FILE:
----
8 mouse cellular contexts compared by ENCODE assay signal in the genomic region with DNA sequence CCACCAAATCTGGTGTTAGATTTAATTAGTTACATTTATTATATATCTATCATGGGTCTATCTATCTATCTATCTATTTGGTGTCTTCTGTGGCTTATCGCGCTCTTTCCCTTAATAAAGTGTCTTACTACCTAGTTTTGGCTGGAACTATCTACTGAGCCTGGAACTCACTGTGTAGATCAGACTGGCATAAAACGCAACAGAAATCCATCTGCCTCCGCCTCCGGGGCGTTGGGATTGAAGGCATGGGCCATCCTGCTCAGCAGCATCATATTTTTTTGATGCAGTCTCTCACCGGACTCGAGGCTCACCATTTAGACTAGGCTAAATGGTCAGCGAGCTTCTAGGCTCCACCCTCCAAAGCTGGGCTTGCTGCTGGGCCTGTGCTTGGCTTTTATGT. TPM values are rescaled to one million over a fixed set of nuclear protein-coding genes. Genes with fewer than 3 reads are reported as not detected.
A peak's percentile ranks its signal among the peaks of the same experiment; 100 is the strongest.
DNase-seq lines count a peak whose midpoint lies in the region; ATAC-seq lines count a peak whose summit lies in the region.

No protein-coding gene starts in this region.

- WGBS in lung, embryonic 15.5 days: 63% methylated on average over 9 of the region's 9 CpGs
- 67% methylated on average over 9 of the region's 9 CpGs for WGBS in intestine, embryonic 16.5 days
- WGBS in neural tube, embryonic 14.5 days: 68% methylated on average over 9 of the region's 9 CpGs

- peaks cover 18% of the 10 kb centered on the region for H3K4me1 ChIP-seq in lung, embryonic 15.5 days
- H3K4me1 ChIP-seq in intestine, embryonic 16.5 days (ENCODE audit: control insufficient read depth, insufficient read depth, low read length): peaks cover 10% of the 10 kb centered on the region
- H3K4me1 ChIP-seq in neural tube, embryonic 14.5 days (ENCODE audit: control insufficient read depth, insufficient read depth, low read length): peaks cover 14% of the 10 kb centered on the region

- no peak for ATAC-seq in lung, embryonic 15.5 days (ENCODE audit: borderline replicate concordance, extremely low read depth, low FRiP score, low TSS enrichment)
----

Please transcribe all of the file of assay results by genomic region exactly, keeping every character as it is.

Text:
8 mouse cellular contexts compared by ENCODE assay signal in the genomic region with DNA sequence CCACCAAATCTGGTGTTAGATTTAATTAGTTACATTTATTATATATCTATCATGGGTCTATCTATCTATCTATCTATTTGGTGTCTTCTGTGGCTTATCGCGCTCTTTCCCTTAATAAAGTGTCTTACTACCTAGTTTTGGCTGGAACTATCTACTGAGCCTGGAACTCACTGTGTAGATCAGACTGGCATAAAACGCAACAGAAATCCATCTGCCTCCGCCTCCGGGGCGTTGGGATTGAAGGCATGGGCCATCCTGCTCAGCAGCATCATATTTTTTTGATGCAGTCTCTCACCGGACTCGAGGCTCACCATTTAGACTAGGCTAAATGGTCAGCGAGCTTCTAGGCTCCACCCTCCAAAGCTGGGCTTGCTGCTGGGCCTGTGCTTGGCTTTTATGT. TPM values are rescaled to one million over a fixed set of nuclear protein-coding genes. Genes with fewer than 3 reads are reported as not detected.
A peak's percentile ranks its signal among the peaks of the same experiment; 100 is the strongest.
DNase-seq lines count a peak whose midpoint lies in the region; ATAC-seq lines count a peak whose summit lies in the region.

No protein-coding gene starts in this region.

- WGBS in lung, embryonic 15.5 days: 63% methylated on average over 9 of the region's 9 CpGs
- 67% methylated on average over 9 of the region's 9 CpGs for WGBS in intestine, embryonic 16.5 days
- WGBS in neural tube, embryonic 14.5 days: 68% methylated on average over 9 of the region's 9 CpGs

- peaks cover 18% of the 10 kb centered on the region for H3K4me1 ChIP-seq in lung, embryonic 15.5 days
- H3K4me1 ChIP-seq in intestine, embryonic 16.5 days (ENCODE audit: control insufficient read depth, insufficient read depth, low read length): peaks cover 10% of the 10 kb centered on the region
- H3K4me1 ChIP-seq in neural tube, embryonic 14.5 days (ENCODE audit: control insufficient read depth, insufficient read depth, low read length): peaks cover 14% of the 10 kb centered on the region

- no peak for ATAC-seq in lung, embryonic 15.5 days (ENCODE audit: borderline replicate concordance, extremely low read depth, low FRiP score, low TSS enrichment)